Inside the Lakers’ decision to hire JJ Redick and how he shapes their future

Former ESPN analyst JJ Redick looks on before Game 2 of the NBA Finals between the Boston Celtics and the Dallas Mavericks on June 9 in Boston. Redick and the Lakers agreed Wednesday for the former player to become the franchise's next head coach. (Peter Casey/USA TODAY)

Seven weeks after firing Darvin Ham, the Los Angeles Lakers landed on their next head coach on Thursday: JJ Redick, the 15-year NBA veteran turned podcaster and broadcaster, league sources with direct knowledge of the situation tell The Athletic. Redick is signing a four-year deal worth in the neighborhood of $8 million per season with the Lakers, according to sources briefed on the deal.

Behind the scenes, the Lakers had been zeroing in on the 39-year-old Redick for the past four weeks, infatuated with his potential to be a coach for the present and future, beyond just the next couple seasons of LeBron James’ legendary career.


Redick had first interviewed with vice president of basketball operations and general manager Rob Pelinka for the Lakers’ head coaching job for about two hours during the week of May 13 at the NBA Draft Combine in Chicago. Redick then entered the Lakers facility on June 15 to meet again with Pelinka, as well as owners Jeanie, Joey and Jesse Buss, the remaining key stakeholders in the organization.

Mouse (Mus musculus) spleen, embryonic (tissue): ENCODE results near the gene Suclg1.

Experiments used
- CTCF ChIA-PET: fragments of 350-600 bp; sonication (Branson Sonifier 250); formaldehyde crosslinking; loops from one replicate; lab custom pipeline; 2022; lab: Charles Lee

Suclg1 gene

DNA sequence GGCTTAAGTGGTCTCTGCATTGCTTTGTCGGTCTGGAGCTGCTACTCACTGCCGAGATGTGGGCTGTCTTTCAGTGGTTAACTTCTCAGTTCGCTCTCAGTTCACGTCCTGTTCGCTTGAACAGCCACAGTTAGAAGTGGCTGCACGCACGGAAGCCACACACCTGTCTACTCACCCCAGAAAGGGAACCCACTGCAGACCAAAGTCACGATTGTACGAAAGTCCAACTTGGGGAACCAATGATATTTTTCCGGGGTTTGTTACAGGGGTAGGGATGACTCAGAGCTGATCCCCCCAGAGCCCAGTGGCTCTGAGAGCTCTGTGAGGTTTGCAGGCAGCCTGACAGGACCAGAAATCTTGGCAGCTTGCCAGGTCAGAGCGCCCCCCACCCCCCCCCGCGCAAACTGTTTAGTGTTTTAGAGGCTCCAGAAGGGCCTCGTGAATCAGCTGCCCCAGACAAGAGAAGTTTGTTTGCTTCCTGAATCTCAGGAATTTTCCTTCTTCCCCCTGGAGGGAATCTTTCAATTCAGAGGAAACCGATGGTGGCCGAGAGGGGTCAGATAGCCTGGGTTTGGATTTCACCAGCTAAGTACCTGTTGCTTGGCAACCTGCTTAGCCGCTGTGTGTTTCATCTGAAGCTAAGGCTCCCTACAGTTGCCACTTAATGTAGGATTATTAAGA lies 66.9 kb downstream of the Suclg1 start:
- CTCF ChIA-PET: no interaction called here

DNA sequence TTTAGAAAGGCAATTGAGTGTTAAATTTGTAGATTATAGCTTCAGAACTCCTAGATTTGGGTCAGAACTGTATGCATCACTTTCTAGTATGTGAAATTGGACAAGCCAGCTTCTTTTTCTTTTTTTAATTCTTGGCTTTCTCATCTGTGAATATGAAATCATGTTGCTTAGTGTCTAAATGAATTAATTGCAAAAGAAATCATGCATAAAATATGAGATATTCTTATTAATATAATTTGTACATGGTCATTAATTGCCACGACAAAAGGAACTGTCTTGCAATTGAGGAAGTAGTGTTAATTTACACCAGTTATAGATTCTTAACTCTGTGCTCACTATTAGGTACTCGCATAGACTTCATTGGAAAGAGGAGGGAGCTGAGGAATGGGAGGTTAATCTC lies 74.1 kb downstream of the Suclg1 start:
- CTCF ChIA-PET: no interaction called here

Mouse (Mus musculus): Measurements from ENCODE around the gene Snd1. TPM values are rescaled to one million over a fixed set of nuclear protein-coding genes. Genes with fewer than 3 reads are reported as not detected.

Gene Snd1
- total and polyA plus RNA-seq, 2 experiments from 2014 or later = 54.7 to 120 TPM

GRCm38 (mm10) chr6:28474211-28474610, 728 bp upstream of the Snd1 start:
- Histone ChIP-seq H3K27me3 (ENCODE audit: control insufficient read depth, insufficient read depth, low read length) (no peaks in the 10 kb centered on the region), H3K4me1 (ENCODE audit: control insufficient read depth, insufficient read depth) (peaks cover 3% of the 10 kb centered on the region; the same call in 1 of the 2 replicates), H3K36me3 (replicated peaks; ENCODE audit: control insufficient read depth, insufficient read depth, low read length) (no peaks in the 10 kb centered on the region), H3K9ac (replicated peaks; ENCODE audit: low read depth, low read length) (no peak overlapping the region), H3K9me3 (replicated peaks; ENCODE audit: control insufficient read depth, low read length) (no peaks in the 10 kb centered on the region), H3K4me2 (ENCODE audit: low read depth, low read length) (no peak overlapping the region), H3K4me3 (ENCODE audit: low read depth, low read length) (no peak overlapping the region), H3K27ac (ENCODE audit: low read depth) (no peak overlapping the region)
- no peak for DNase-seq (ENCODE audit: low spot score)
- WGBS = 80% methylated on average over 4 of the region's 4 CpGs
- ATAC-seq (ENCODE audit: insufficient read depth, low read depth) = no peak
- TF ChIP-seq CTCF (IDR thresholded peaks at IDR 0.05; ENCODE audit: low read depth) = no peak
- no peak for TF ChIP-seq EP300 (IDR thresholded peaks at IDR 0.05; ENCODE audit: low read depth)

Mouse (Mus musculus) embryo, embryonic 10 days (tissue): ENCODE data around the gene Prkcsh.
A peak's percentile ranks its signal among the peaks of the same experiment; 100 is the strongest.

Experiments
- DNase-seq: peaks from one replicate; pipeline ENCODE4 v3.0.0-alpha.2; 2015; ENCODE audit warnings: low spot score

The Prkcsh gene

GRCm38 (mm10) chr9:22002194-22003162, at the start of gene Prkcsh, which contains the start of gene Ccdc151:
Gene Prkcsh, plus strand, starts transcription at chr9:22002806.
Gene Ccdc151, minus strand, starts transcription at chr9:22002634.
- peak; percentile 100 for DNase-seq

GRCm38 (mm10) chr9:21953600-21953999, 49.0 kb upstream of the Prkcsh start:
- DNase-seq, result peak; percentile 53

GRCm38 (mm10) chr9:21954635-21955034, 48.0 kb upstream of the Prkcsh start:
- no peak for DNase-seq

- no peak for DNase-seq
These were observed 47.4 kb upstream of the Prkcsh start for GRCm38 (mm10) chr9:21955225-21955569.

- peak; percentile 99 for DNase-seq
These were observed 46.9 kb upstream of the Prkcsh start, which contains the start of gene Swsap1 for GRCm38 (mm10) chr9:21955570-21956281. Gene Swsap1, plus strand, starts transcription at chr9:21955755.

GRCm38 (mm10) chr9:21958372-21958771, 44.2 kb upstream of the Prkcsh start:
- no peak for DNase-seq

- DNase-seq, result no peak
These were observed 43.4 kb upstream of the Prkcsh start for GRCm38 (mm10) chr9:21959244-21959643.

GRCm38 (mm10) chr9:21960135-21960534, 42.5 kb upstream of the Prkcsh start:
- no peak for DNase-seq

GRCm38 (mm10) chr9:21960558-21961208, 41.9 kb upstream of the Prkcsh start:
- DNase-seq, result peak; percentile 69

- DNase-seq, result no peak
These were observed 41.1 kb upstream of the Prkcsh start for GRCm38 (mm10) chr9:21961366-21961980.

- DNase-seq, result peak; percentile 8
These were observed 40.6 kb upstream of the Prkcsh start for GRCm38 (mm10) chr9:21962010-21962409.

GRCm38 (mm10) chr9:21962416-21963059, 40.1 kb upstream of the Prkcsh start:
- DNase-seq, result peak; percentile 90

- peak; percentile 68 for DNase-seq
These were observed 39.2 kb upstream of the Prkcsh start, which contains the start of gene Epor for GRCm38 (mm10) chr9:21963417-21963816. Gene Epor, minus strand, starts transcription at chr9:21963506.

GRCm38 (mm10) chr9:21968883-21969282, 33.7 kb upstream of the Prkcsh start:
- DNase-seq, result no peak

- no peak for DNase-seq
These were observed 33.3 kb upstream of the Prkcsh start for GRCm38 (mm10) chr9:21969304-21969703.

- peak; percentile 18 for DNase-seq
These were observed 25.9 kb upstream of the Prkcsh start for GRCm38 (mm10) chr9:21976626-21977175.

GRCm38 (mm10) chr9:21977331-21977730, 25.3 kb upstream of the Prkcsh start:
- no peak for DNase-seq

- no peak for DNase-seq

Multiple sources with direct knowledge of the meeting described Redick as “impressive” during his visit to Los Angeles, diving deep into his offensive and defensive philosophies and displaying his passion for the sport that foreshadowed a willingness to submit himself to the countless working hours for the modern head coach.

He explained his decision-making process when it comes to strategy, how the analysis and empirical evidence would always guide his choices rather than preconceived notions or outdated beliefs. Redick described a system molded around this roster, focusing on elevating Anthony Davis’ involvement, particularly late in games, and alleviating the constant ballhandling duties on James by utilizing him more off the ball. Keeping James, who turns 40 in December, fresh down the stretch of the regular season and into the playoffs will be critical.

For these Lakers, Redick’s ability to access his stars in James and Davis could be seamless due to the stature he may bring as a respected former player, but how he unlocks the remainder of the roster and coaches top-down remains crucial to the job. Austin Reaves will surely be part of strong three-man attacks for the Lakers under Redick, who’ll be thrust into developing players such as Rui Hachimura, Max Christie and whomever the franchise drafts.

During his meetings with Pelinka and his visit with Lakers ownership, Redick showed promise, team sources said. But as with any first-time head coach, the true tests will come during the adversity of training camp and the season, the management of player relationships and the control of the locker room.

Redick has had a meteoric media rise since retiring from his playing career in 2021, running his podcast network, starting the “Mind the Game” show with James and serving as a color commentator during the NBA Finals all while simultaneously chasing a head coaching job. Redick interviewed for the Toronto Raptors’ top coaching job in 2023 and the Charlotte Hornets this year. He has never coached professionally — his only coaching experience to this point was with his son’s youth basketball team.